Matthew Walter

Assistant Professor
Toyota Technological Institute at Chicago
6045 S. Kenwood Avenue
Chicago, IL 60637

Tel: +1 (773) 834-3637
Fax: +1 (773) 357-6970

TTIC 31240: Self-driving Vehicles: Models and Algorithms for Autonomy

Colloquially known as Duckietown, the course considers problems in perception, navigation, and control, and their systems-level integration in the context of self-driving vehicles through an open-source curriculum for autonomy education that emphasizes hands-on learning. Students collaborate to implement concepts covered in lecture on a low-cost autonomous vehicle with the goal of navigating a model town complete with roads, signage, traffic lights, obstacles, and citizens. The vehicle is equipped with a monocular camera and a performs all processing onboard with a Raspberry Pi 3, and must: follow lanes while avoiding obstacles, pedestrians and other robots; localize within a global map; navigate a city; and coordinate with other robots to avoid collisions. The course is taught in concurrently and in conjunction with classes at the University of Montreal and ETH Zürich, which provides opportunities for interaction and collaboration across institutions.

TTIC 31170: Planning, Learning, and Estimation for Robotics and Artificial Intelligence

Spring 2015, Spring 2017

A graduate-level course concerned with fundamental techniques in robotics and artificial intelligence (AI), with an emphasis on probabilistic inference, learning, and planning under uncertainty. The course will investigate the theoretical foundations underlying these topics as rigorous mathematical tools that enable solutions to real-world problems drawn broadly from robotics and AI. The course will cover topics that include: Bayesian filtering (Kalman filtering, particle filtering, and dynamic Bayesian networks), simultaneous localization and mapping (SLAM), planning, Markov decision processes, reinforcement learning, and graphical models.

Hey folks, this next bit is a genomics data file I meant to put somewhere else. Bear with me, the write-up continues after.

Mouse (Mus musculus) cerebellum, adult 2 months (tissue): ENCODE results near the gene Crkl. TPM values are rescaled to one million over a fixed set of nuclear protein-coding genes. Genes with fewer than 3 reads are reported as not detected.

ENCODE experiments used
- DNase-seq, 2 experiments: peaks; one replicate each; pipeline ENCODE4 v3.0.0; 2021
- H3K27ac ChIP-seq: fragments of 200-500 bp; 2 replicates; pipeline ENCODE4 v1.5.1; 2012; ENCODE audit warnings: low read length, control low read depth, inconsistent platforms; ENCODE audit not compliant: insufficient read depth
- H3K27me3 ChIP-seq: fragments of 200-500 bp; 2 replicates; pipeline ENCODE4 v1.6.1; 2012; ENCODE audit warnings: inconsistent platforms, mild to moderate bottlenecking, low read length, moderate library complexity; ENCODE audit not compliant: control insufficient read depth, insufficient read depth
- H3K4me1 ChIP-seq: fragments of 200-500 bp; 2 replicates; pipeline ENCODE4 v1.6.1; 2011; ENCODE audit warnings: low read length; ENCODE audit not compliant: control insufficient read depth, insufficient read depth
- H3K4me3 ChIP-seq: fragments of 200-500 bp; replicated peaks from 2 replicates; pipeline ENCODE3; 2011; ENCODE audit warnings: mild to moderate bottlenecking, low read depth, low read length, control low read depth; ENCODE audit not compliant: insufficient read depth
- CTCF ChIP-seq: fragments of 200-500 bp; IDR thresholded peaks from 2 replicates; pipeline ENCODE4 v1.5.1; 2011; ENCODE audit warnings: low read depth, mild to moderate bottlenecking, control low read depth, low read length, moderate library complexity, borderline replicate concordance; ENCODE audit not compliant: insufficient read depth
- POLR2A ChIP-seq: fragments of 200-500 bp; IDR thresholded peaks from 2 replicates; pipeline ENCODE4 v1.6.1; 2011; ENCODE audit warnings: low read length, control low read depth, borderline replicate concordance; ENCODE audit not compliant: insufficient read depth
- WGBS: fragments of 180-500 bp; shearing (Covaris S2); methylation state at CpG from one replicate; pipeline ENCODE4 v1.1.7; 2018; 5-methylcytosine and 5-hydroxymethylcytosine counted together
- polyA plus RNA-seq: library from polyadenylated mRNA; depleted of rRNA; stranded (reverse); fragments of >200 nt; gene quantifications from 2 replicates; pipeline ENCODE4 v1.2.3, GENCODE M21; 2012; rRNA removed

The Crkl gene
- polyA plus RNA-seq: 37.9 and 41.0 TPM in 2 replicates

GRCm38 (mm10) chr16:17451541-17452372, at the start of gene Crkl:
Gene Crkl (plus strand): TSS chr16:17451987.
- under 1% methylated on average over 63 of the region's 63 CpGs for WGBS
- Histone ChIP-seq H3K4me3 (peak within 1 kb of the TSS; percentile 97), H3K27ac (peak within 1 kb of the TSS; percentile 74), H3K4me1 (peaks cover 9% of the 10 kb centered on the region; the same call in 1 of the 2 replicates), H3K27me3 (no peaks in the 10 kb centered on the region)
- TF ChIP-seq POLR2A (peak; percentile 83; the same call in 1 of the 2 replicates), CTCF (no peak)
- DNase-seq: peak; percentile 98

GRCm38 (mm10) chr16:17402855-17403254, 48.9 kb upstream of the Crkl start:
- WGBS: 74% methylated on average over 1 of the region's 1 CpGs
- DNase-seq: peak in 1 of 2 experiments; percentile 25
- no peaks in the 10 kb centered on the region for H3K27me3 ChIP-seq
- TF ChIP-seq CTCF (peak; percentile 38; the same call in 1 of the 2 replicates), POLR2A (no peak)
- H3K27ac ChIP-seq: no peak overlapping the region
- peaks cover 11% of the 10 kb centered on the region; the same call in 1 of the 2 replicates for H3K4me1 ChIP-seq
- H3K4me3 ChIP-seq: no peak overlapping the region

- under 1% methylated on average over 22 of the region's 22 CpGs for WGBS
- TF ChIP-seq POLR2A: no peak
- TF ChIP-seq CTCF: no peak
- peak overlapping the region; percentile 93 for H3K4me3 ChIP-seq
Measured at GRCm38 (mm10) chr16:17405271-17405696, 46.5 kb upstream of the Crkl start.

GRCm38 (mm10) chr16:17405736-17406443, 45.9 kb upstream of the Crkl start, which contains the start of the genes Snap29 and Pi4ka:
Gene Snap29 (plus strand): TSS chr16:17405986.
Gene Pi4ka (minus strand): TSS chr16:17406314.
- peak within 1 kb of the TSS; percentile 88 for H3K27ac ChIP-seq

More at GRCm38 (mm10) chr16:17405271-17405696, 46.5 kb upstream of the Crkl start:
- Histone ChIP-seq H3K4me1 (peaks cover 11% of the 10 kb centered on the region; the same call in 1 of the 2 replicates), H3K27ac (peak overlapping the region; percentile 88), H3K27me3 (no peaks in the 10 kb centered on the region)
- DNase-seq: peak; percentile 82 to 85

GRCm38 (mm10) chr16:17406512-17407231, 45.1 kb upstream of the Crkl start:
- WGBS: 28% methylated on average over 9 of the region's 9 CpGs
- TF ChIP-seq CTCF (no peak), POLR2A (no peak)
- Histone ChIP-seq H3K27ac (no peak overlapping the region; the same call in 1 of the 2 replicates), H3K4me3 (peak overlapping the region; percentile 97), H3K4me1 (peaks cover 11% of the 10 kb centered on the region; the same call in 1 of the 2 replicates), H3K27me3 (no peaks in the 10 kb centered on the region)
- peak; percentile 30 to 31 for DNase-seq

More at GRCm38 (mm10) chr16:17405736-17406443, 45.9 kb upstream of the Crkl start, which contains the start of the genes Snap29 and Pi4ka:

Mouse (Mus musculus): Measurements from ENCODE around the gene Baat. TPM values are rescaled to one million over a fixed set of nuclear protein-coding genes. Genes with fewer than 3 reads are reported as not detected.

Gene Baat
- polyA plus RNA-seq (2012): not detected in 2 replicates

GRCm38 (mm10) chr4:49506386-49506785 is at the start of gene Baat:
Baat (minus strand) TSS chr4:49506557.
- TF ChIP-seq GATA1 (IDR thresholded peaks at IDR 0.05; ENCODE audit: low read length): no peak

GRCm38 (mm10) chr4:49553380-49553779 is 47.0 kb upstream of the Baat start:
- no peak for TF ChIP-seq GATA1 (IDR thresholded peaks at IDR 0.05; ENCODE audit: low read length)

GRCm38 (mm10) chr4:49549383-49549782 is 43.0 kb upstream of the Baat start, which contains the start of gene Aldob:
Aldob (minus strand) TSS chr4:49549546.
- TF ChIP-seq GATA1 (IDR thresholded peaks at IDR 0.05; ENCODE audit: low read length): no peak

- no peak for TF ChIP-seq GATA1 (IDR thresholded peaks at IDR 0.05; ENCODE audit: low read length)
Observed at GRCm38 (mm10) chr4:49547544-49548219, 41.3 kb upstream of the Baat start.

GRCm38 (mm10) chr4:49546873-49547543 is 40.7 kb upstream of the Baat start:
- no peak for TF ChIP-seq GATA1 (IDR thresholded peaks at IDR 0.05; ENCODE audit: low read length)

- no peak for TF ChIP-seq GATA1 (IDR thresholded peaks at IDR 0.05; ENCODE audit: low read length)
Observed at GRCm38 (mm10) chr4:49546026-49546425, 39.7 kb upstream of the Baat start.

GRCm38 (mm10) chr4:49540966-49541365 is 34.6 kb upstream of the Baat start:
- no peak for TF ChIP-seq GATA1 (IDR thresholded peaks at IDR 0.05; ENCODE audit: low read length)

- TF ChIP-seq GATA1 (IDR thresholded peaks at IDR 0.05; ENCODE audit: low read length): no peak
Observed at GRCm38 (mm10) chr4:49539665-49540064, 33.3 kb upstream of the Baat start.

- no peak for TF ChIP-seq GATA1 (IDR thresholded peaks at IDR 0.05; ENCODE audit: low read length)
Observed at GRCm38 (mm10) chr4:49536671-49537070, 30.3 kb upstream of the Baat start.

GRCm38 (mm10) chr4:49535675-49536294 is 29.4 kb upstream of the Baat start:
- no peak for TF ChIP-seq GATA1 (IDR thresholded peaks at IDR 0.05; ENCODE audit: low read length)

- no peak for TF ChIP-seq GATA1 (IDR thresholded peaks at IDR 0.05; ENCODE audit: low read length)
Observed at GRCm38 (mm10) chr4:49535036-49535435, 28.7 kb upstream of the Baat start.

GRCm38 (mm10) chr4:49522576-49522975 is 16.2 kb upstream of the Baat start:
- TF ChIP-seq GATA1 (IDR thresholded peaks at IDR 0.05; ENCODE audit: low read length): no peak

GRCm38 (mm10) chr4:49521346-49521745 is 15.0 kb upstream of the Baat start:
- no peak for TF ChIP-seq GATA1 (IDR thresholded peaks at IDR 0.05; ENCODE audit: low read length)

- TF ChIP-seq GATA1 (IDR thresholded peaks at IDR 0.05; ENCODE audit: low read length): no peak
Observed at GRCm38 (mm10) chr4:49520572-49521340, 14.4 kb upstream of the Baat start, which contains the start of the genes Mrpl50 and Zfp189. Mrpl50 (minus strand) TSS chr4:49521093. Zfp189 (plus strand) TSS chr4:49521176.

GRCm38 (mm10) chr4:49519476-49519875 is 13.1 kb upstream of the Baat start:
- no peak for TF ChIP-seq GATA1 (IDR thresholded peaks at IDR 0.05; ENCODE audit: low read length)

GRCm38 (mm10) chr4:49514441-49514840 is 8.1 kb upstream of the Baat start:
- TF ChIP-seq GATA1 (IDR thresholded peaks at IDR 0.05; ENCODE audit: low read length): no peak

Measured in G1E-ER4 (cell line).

TTIC 31180: Probabilistic Graphical Models

Spring 2016

Many problems in machine learning, computer vision, natural language processing, robotics, computational biology, and beyond require modeling complex interactions between large, heterogeneous collections of random variables. Graphical models combine probability theory and graph theory to provide a unifying framework for representing these relationships in a compact, structured form. Probabilistic graphical models decompose multivariate joint distributions into a set of local relationships among small subsets of random variables via a graph. These local interactions result in conditional independencies that afford efficient learning and inference algorithms. Moreover, their modular structure provides an intuitive language for expressing domain-specific knowledge, and facilitates the transfer of modeling advances to new applications.

This graduate-level course will provide a strong foundation for learning and inference with probabilistic graphical models. The course will first introduce the underlying representational power of graphical models, including Bayesian and Markov networks, and dynamic Bayesian networks. Next, the course will investigate contemporary approaches to statistical inference, both exact and approximate. The course will then survey state-of-the-art methods for learning the structure and parameters of graphical models.